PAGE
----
My Left Foot
(1954) is Irish author Christy Brown’s autobiography. Born with severe cerebral palsy, Brown went on to become a successful author, painter, and poet, even though he lacked control and dexterity of his limbs, with the exception of his left foot. In 1989, the book was adapted into an Academy Award winning film starring Daniel Day-Lewis.
When Brown was first born, neither his doctors nor his parents noticed symptoms or behaviors to lead them to think he was anything but a normal, healthy child. At four months old, however, Brown's mother noticed that her son could not hold his head upright and lacked motor control of the rest of his body. Afraid that there was something seriously wrong with her child's health, she took him to a doctor who diagnosed Brown with a severe and incurable disorder known as cerebral palsy. Cerebral palsy is the result of damage to the parts of the brain that control motor function. These damages generally occur while the mother is pregnant, though they can occur during childbirth as well. The disorder does not, however, generally affect a child's intellectual function. However, because little was known about cerebral palsy at the time of Brown's diagnosis, the doctors advised his mother and the rest of the family that Brown was likely mentally disabled and that she should give up any hope of him having a normal and productive life. While the rest of Brown's family accepted this false diagnosis of Brown's intellectual capacities, his mother refused to believe it.
As time went on, Brown's mother continued to believe in her son's normal mental capacity in defiance of doctors and peers. Then, when Brown was five years old, his mother finally saw evidence that she was right. One day, while his sister was playing with a piece of chalk next to him, Brown took the piece of chalk out of her hand with his left foot and wrote an "A" on the ground. The fact that he made a coherent letter, Brown admits, was either coincidence or instinct, writing that his intent was to make "a wild sort of scribble with it on the slate." Whatever the case, it was a transformative moment for both him and his mother. For Brown, the moment finally opened an outlet for communication. For his mother, the moment was proof that her son's mental capacity was not diminished as the doctors believed.
Following this transformative communicative experience, however, Brown eventually turned inward over time. Although other children, including his siblings, would play with him while Brown moved around on a cart he called "Henry," he felt distance from these children in a very acute way. Brown knew he was different; that realization was an intensely depressing one for him. As he grew increasingly introverted, Brown began to lose himself in literature, painting, and poetry.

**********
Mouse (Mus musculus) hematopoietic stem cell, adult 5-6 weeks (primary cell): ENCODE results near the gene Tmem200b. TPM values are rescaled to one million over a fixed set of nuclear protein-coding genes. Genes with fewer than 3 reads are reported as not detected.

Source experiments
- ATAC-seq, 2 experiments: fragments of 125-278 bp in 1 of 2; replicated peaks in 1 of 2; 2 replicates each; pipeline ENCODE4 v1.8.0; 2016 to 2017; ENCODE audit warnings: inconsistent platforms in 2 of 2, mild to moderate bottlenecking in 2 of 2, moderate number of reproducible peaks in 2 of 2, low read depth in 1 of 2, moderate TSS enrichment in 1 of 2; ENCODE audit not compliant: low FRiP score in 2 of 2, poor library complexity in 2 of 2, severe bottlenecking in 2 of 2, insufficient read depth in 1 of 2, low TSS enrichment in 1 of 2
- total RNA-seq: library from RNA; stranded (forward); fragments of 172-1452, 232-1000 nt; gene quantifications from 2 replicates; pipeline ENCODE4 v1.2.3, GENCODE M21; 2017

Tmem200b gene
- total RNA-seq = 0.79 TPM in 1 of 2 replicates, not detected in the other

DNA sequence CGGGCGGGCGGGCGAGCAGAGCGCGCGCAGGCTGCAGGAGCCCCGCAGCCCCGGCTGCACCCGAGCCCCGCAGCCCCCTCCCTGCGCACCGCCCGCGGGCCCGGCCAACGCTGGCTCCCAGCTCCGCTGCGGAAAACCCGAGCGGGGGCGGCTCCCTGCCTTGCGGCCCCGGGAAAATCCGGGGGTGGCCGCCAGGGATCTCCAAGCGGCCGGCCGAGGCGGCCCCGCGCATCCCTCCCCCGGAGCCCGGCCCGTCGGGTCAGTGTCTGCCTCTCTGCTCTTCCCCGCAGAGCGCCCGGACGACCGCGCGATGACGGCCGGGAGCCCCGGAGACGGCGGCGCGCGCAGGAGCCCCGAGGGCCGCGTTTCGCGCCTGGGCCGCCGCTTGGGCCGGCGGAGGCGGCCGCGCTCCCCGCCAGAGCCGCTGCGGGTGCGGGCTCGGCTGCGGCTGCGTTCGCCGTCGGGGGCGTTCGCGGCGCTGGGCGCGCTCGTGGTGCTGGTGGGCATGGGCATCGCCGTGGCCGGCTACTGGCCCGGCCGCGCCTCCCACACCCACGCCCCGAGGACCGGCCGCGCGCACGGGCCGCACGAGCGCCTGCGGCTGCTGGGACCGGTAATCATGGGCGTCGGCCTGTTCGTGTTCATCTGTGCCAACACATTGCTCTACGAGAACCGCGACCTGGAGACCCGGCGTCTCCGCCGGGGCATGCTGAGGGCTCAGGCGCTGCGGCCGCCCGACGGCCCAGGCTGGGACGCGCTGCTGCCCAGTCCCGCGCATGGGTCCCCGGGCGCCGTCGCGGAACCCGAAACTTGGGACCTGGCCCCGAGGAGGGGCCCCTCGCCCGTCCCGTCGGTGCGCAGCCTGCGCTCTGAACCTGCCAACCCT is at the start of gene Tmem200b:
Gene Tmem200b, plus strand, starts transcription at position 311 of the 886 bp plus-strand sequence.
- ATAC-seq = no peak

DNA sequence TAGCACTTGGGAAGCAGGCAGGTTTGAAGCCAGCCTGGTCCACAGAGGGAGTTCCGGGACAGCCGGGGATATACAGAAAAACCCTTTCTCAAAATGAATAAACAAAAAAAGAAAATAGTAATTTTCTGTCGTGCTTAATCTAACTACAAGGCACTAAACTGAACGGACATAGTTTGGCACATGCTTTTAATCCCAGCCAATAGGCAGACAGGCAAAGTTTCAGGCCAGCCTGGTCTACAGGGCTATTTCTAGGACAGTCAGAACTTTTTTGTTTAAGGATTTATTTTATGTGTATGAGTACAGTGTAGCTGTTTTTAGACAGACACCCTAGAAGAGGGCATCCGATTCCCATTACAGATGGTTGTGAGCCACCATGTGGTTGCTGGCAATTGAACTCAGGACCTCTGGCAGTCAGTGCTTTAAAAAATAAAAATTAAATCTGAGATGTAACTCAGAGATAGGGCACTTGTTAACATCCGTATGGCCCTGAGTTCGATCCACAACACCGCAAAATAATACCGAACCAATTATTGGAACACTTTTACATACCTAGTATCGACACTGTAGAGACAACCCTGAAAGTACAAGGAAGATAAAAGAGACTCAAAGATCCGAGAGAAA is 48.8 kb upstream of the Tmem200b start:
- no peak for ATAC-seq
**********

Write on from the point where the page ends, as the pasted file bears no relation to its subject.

A visit to Lourdes, France provided Brown a second major transformative experience. There, he met a number of people with even worse disabilities than his. This experience gave him an enormously valuable dose of perspective on his condition. For perhaps the first time in his life, Brown felt thankful for all that he was able to do, as opposed to feeling depressed about all that he was unable to do. Brown also documents various advancements in cerebral palsy research and treatment around that time. Some of those treatments helped Brown improve his speech and motor functions a small but significant amount. With his new perspective on life, however, Brown realized how thankful he was for even the smallest improvements in his condition.
These treatments were done with the help of Dr. Robert Collis, an Irish doctor who had served in the Red Cross and helped treat Holocaust victims in the wake of the Allied liberation of the Bergen-Belsen liberation camps. He later established Cerebral Palsy Ireland, a state-of-the-art cerebral palsy clinic where Brown became his first patient. Having written books himself, Collis was eager to help Brown write his autobiography, giving him tips and proofreading sections as he went along. Together, Collis and Brown completed two drafts of the autobiography along with the final draft. At the end of the book, Brown describes Collis reading the beginning of the book to a fundraising audience, which gives the book a very positive reception.My Left Foot
is an inspired story about a man accomplishing great things despite being totally written off by doctors at a young age.